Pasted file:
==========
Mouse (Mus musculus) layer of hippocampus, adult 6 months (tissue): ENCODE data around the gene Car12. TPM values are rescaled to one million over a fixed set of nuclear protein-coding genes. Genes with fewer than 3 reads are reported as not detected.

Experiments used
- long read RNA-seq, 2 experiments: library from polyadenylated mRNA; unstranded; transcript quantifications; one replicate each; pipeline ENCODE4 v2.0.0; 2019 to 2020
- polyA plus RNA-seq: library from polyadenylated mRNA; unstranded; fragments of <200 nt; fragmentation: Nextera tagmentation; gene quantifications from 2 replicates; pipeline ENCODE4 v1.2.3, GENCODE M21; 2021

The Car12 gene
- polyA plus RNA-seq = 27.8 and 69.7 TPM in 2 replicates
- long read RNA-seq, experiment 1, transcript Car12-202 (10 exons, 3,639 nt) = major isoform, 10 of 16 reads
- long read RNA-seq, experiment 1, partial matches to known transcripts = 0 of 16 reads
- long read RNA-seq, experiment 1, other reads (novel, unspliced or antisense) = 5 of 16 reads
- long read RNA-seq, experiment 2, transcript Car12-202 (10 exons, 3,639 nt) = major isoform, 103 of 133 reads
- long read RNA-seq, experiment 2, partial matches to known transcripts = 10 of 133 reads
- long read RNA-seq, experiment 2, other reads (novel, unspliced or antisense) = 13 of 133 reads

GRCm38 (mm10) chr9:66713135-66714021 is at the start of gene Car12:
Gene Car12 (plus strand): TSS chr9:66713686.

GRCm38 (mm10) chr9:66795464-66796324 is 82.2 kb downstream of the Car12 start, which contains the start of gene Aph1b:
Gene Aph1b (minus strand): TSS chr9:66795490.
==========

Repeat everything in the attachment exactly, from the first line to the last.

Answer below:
Mouse (Mus musculus) layer of hippocampus, adult 6 months (tissue): ENCODE data around the gene Car12. TPM values are rescaled to one million over a fixed set of nuclear protein-coding genes. Genes with fewer than 3 reads are reported as not detected.

Experiments used
- long read RNA-seq, 2 experiments: library from polyadenylated mRNA; unstranded; transcript quantifications; one replicate each; pipeline ENCODE4 v2.0.0; 2019 to 2020
- polyA plus RNA-seq: library from polyadenylated mRNA; unstranded; fragments of <200 nt; fragmentation: Nextera tagmentation; gene quantifications from 2 replicates; pipeline ENCODE4 v1.2.3, GENCODE M21; 2021

The Car12 gene
- polyA plus RNA-seq = 27.8 and 69.7 TPM in 2 replicates
- long read RNA-seq, experiment 1, transcript Car12-202 (10 exons, 3,639 nt) = major isoform, 10 of 16 reads
- long read RNA-seq, experiment 1, partial matches to known transcripts = 0 of 16 reads
- long read RNA-seq, experiment 1, other reads (novel, unspliced or antisense) = 5 of 16 reads
- long read RNA-seq, experiment 2, transcript Car12-202 (10 exons, 3,639 nt) = major isoform, 103 of 133 reads
- long read RNA-seq, experiment 2, partial matches to known transcripts = 10 of 133 reads
- long read RNA-seq, experiment 2, other reads (novel, unspliced or antisense) = 13 of 133 reads

GRCm38 (mm10) chr9:66713135-66714021 is at the start of gene Car12:
Gene Car12 (plus strand): TSS chr9:66713686.

GRCm38 (mm10) chr9:66795464-66796324 is 82.2 kb downstream of the Car12 start, which contains the start of gene Aph1b:
Gene Aph1b (minus strand): TSS chr9:66795490.